Relationship between baseline lung function and symptoms as a predictor of SGRQ response
Multiple logistic regression analysis of data for the full analysis population was performed to explore the combined effect of baseline lung function and baseline symptom severity on SGRQ response after 12 weeks of treatment, using a logistic regression model that included the covariates of GOLD stage (III vs II) and mMRC (≥2 vs 0–1), as well as treatment to adjust for known treatment differences and differences in baseline lung function. Baseline lung function (via GOLD stage) and baseline symptom severity had no effect on SGRQ response rate in the full analysis population (see Figure S2A). Multiple logistic regression analysis of data for the tiotropium/olodaterol 5/5 μg treatment group only did not indicate that baseline lung function had an effect on SGRQ response rate after 12 weeks (GOLD III vs GOLD II OR 0.88 [95% CI: 0.58, 1.34]; P=0.5637). However, baseline mMRC score was significantly associated with SGRQ response rate, with patients with greater baseline symptom burden exhibiting higher SGRQ response rates (mMRC ≥2 vs 0–1 OR 1.61 [95% CI: 1.07, 2.41]; P=0.0211) (see Figure S2B).
The approach to COPD therapy has been suggested to be optimized by a multidimensional approach to characterize disease severity and impact. The GOLD therapeutic strategy suggests differential pharmacotherapeutic approaches as a function of symptom burden.1 This and other therapeutic strategies3 recommend regular maintenance treatment with a LAMA or LABA (Group B).1 Numerous studies have shown that the combination of LAMA and LABA provides a greater improvement in lung function, as well as a greater decrease in symptoms vs placebo and the individual bronchodilators.22,23 Whether single or dual bronchodilation should be used as first-line therapy for symptomatic patients remains unclear.
Our analyses confirmed that patients with COPD with more severe dyspnea at baseline, measured using the mMRC scale, had a greater response to tiotropium/olodaterol relative to tiotropium alone in both SGRQ total score and SGRQ responder rate. Importantly, this difference between tiotropium/olodaterol and tiotropium in SGRQ responder rate was apparent for two mMRC cutoffs (0–1 versus ≥2, and 0–2 versus ≥3) and was qualitatively similar in patients stratified by BDI. Interestingly, tiotropium/olodaterol improved dyspnea compared with tiotropium alone or placebo using both TDI score and TDI responder rate, regardless of baseline symptom status. Overall, these results suggest that patients with higher degrees of baseline symptoms, measured using mMRC, gain added clinical benefit with tiotropium/olodaterol compared with tiotropium alone for improvements in health-related health status, assessed by SGRQ; this additional benefit was less robust in patients with lesser degrees of baseline symptoms. However, in the case of symptoms measured by TDI, tiotropium/olodaterol consistently provided better improvement than tiotropium alone regardless of the degree of baseline symptoms.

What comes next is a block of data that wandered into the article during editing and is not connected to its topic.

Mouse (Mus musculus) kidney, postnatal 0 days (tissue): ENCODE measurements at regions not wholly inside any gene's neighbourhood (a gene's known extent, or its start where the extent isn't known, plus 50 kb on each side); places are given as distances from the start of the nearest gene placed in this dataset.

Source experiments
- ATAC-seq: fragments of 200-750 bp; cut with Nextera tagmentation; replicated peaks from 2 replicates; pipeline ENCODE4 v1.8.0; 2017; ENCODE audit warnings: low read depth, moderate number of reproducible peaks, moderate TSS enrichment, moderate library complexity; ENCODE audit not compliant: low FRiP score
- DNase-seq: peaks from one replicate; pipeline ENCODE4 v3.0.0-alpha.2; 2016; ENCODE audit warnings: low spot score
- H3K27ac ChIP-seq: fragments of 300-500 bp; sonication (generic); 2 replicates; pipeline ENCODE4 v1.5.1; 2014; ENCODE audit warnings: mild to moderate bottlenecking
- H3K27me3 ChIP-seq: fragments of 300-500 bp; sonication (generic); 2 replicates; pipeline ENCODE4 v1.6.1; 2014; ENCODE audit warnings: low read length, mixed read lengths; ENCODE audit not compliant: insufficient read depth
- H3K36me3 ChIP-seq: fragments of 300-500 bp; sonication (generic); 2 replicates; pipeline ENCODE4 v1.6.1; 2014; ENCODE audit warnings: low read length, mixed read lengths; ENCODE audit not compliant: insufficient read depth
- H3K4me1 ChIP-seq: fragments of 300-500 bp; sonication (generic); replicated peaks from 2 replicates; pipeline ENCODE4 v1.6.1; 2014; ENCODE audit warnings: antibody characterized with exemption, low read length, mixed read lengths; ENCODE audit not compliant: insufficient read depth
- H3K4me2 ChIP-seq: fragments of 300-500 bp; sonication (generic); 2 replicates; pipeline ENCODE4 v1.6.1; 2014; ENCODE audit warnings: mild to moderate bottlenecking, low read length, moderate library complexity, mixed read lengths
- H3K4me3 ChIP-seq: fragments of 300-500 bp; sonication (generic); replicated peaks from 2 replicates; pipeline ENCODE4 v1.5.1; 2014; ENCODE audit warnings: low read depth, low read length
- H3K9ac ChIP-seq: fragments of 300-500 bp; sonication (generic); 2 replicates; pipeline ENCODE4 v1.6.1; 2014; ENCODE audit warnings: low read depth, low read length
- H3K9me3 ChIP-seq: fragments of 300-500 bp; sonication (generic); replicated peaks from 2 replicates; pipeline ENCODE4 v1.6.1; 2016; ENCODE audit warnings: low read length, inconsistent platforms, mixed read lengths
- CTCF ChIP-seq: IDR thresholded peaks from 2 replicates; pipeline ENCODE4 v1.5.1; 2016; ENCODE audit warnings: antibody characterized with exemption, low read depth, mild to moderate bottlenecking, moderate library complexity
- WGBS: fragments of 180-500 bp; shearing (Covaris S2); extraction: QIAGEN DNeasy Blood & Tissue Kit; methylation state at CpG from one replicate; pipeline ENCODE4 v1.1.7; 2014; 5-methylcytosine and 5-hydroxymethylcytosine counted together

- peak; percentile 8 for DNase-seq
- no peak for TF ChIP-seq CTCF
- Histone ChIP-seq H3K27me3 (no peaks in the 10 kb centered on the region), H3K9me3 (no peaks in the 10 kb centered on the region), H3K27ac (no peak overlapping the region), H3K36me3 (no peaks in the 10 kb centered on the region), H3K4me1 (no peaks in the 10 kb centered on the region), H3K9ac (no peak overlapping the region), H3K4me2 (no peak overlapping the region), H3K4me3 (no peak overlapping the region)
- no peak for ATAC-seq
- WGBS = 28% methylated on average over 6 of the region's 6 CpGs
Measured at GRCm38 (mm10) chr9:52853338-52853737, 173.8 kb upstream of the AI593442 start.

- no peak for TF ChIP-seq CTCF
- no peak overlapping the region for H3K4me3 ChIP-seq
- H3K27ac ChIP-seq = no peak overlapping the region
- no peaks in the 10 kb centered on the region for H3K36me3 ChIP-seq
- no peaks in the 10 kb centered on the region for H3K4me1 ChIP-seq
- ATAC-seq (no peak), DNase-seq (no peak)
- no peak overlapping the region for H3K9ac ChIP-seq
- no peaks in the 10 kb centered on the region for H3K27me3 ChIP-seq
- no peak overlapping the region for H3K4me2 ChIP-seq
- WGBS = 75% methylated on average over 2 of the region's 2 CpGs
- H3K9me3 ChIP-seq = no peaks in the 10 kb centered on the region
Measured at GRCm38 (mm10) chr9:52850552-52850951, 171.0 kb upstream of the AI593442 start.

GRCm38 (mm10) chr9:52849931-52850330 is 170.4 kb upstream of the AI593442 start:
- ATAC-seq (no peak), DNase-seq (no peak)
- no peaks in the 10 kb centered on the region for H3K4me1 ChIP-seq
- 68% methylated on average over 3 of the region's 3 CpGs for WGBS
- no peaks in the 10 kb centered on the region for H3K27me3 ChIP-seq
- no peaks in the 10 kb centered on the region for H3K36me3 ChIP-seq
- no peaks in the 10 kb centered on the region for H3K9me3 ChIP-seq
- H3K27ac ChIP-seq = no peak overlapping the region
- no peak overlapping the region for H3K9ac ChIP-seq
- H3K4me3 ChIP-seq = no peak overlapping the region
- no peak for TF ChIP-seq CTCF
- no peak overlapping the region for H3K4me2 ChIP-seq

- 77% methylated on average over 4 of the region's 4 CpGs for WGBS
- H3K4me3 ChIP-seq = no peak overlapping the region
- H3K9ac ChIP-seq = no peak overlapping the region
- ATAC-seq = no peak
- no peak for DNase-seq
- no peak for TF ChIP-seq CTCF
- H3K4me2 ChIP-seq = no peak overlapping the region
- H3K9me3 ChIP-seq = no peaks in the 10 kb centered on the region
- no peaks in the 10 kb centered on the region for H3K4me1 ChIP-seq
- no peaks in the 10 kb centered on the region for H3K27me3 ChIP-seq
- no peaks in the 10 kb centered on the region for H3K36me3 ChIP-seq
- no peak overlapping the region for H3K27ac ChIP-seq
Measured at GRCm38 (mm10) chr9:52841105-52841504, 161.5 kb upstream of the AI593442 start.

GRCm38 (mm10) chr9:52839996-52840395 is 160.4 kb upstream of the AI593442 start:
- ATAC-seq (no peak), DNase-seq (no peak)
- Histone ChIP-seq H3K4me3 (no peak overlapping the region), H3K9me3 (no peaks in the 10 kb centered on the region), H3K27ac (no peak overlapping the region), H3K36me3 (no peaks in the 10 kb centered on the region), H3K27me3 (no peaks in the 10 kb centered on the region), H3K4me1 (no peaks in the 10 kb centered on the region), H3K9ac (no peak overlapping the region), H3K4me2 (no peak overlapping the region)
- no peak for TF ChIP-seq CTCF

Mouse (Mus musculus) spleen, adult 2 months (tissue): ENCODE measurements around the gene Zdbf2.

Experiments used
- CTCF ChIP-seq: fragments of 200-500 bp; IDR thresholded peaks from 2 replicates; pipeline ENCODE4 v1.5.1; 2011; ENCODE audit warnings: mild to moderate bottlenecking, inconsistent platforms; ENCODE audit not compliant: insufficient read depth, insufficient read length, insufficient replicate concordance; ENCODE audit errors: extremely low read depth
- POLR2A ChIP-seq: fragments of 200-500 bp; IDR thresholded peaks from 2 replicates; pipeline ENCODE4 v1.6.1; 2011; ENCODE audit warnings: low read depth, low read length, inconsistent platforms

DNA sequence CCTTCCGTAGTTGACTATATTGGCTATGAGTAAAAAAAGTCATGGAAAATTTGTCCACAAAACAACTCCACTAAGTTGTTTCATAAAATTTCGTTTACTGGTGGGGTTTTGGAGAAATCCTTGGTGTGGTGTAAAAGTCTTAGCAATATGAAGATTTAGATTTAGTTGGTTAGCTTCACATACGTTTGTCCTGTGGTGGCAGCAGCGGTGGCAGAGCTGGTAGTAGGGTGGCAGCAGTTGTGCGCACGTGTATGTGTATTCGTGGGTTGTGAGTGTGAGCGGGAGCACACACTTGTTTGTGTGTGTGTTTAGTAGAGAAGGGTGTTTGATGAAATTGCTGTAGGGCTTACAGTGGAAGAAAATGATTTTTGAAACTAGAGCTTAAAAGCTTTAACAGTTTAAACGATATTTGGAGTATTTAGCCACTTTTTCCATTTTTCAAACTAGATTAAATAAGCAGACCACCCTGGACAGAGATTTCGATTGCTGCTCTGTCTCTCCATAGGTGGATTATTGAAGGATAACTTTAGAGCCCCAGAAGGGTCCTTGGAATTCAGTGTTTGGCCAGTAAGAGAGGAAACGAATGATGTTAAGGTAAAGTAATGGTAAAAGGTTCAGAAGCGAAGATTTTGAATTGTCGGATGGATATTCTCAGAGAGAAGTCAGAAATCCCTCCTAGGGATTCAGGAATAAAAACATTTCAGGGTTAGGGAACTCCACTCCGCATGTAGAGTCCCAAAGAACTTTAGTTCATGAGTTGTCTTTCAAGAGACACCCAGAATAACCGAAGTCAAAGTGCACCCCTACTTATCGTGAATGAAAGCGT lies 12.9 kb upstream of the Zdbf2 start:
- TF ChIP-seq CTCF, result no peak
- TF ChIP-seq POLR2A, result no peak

The relative lung function (trough FEV1) response with tiotropium/olodaterol vs tiotropium was greater in patients with less severe symptoms at baseline. However, patients with less severe symptoms had less severe airflow obstruction at baseline. The differential lung function response may therefore reflect the different proportions of patients with GOLD II vs III/IV impairment at baseline, and is consistent with previous findings from the trial program of improved lung function response in patients with less severe lung function impairment at baseline.24–26 The greater FEV1 response in patients with less severe dyspnea also reflects the larger improvement in FEV1 that is expected in patients with less severe airflow obstruction, rather than a unique inverse relationship between change in FEV1 and baseline dyspnea.
A multiple logistic regression analysis, including baseline lung function and symptom severity together as predictors of SGRQ response, provided additional insights. Overall, averaged across all treatment groups, baseline lung function and symptom severity did not appear to predict SGRQ response. On the other hand, for those treated with tiotropium/olodaterol, more severe symptoms at baseline related to a greater likelihood of identifying SGRQ responders. Baseline lung function did not appear to predict SGRQ response. This analysis provides reassurance that the differences in SGRQ response observed between the groups with less and more severe symptoms at baseline are not a result of the observed differential baseline lung function between these groups. Despite numerous groups suggesting the benefit of combining LAMA and LABA compared with the individual monocomponents, the observed absolute improvements in dyspnea and health status have often not consistently exceeded the minimum clinically important difference for the instruments used to measure these outcomes.22,23,27 Our data suggest that baseline symptom burden may have a strong influence on these results. Previous studies have varied in the inclusion of study patients with a broad range of baseline symptoms.28–37